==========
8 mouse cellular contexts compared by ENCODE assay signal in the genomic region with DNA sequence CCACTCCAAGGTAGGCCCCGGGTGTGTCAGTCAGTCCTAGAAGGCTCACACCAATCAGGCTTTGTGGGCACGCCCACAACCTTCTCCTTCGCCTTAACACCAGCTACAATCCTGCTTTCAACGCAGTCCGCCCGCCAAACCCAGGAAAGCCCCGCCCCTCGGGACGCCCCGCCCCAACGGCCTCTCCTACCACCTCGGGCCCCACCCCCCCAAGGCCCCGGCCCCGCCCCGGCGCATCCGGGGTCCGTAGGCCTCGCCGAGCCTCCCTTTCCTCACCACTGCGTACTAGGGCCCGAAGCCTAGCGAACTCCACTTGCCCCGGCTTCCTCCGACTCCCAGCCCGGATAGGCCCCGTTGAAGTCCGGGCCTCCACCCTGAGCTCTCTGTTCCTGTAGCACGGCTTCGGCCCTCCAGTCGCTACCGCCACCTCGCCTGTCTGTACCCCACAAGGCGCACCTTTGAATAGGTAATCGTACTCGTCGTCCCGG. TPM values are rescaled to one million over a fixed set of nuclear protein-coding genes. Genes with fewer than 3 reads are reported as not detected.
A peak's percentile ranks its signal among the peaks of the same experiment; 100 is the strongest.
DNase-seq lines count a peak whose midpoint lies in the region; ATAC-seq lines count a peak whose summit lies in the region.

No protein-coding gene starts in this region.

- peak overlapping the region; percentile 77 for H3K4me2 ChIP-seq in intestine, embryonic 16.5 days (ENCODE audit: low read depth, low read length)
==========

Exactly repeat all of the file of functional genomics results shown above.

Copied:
8 mouse cellular contexts compared by ENCODE assay signal in the genomic region with DNA sequence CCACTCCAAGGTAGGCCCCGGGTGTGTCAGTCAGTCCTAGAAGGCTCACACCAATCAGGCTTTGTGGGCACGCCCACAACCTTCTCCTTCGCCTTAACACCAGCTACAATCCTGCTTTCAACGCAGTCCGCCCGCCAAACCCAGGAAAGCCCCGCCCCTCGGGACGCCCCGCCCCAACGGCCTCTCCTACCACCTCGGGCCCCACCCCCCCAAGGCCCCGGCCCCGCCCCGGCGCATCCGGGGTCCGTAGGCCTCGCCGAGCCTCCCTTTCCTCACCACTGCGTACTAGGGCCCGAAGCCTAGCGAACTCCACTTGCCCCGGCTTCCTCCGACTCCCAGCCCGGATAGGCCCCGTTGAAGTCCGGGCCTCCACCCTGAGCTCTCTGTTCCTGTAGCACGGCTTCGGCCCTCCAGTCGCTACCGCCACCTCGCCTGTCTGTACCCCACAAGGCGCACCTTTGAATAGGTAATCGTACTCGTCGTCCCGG. TPM values are rescaled to one million over a fixed set of nuclear protein-coding genes. Genes with fewer than 3 reads are reported as not detected.
A peak's percentile ranks its signal among the peaks of the same experiment; 100 is the strongest.
DNase-seq lines count a peak whose midpoint lies in the region; ATAC-seq lines count a peak whose summit lies in the region.

No protein-coding gene starts in this region.

- peak overlapping the region; percentile 77 for H3K4me2 ChIP-seq in intestine, embryonic 16.5 days (ENCODE audit: low read depth, low read length)